- 13–15 in
- 35.8 in
- 5.3–7.2 oz
- Sterne hansel (French)
- Pico de gaviota, Golondrina playera (Spanish)
- Unlike most terns, the Gull-billed Tern has a broad diet and does not depend on fish. Instead it commonly feeds on insects, small crabs, and other prey snatched from the ground, air, or even bushes. It is also known to eat small chicks of other tern species.
- Although mostly restricted to salt water habitats in North America, the Gull-billed Tern is found in a variety of fresh water habitats across Eurasia.
Breeds on gravelly or sandy beaches. Winters in salt marshes, estuaries, lagoons and plowed fields, less frequently along rivers, around lakes and in fresh-water marshes.
Fish, insects, lizards, aquatic animals, occasionally chicks of other birds.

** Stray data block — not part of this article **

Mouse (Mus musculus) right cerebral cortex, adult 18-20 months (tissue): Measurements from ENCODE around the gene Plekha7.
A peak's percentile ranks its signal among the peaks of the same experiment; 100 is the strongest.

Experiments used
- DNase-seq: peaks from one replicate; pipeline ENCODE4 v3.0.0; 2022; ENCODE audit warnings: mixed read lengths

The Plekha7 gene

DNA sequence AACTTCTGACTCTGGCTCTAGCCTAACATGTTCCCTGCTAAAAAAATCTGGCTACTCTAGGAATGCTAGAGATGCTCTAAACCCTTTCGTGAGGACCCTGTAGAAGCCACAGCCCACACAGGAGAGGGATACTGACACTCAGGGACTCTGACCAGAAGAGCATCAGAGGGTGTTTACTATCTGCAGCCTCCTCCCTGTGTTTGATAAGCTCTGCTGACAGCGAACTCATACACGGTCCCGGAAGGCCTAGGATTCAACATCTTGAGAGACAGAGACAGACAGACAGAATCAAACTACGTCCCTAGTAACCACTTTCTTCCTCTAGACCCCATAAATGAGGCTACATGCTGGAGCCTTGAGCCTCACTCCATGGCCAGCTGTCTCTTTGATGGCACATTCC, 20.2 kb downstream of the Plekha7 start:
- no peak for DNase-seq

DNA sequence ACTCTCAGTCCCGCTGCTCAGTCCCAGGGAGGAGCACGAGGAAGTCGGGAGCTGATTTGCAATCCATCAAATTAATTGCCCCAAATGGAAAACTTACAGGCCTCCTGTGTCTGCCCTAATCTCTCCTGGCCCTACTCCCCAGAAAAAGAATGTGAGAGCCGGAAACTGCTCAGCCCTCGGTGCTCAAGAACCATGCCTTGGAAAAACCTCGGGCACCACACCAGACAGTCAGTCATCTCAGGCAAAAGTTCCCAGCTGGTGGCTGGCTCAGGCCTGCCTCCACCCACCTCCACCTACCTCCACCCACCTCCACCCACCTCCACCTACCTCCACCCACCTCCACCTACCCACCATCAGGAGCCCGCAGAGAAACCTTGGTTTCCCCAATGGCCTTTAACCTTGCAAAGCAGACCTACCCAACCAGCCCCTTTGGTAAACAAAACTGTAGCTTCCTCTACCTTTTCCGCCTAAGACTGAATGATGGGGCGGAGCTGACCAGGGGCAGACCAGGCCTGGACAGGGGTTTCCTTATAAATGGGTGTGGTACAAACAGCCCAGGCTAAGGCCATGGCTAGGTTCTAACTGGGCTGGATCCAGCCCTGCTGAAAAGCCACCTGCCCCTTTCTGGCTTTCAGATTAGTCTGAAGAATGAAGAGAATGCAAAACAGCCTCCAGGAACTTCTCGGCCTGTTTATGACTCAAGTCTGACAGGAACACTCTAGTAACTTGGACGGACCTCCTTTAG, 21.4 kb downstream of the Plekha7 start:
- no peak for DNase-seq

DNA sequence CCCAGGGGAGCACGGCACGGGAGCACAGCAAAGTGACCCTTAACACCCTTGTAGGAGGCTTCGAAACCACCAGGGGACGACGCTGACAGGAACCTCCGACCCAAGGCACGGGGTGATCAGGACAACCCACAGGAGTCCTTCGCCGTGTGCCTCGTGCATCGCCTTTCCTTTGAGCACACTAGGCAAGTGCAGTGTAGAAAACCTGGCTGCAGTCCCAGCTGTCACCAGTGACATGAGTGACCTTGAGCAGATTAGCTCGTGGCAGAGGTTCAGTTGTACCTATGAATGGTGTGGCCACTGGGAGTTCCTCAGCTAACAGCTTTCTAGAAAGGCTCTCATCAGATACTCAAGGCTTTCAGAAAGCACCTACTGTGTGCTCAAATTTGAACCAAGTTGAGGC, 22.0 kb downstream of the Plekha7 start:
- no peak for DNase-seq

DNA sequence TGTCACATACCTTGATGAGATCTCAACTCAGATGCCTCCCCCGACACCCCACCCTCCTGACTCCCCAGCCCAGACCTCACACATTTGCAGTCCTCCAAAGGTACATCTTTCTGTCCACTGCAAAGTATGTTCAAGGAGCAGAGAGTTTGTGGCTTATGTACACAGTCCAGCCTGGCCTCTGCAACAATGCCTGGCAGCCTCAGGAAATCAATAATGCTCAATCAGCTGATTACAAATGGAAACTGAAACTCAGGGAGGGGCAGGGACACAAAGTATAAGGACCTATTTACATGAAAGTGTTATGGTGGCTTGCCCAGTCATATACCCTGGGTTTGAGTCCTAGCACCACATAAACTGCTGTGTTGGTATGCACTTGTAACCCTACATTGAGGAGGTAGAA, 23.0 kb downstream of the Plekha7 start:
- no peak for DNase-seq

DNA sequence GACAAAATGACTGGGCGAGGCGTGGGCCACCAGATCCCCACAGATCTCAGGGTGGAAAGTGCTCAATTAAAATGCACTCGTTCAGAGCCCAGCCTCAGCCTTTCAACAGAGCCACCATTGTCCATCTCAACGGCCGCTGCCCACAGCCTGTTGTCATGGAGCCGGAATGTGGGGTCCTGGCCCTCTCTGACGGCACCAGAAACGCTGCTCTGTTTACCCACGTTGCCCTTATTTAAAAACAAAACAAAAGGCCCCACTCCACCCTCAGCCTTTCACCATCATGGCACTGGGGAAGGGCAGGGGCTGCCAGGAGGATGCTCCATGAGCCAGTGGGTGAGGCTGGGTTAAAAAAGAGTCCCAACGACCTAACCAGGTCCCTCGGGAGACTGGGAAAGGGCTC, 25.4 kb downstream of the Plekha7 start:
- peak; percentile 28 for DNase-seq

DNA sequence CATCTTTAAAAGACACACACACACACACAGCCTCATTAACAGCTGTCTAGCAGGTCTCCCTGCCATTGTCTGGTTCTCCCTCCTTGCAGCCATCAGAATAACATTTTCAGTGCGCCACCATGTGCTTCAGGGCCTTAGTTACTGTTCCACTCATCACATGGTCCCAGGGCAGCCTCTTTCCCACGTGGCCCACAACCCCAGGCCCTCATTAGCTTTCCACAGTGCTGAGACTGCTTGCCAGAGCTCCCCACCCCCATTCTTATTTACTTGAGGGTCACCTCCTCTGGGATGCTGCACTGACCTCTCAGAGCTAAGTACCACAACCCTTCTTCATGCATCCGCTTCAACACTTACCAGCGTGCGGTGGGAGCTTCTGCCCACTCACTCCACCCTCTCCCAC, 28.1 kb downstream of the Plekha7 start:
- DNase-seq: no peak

- Clutch Size
- 1–7 eggs
- Condition at Hatching
- Downy, eyes open, able to walk but stays in nest.
Plucks prey from ground while in flight, catches flying insects. Does not generally plunge-dive for fish.
Overall, populations appear erratic, but mostly stable. Listed as "species of special concern" in California. North American populations of Gull-billed Tern are on the 2014 State of the Birds Watch List, which lists species most in danger of extinction without significant conservation action.
- Parnell, J. F., R. M. Erwin, and K. C. Molina. 1995. Gull-billed Tern (Sterna nilotica). In The Birds of North America, No. 140 (A. Poole and F. Gill, eds.). The Academy of Natural Sciences, Philadelphia and The American Ornithologistsâ€™ Union, Washington, D.C.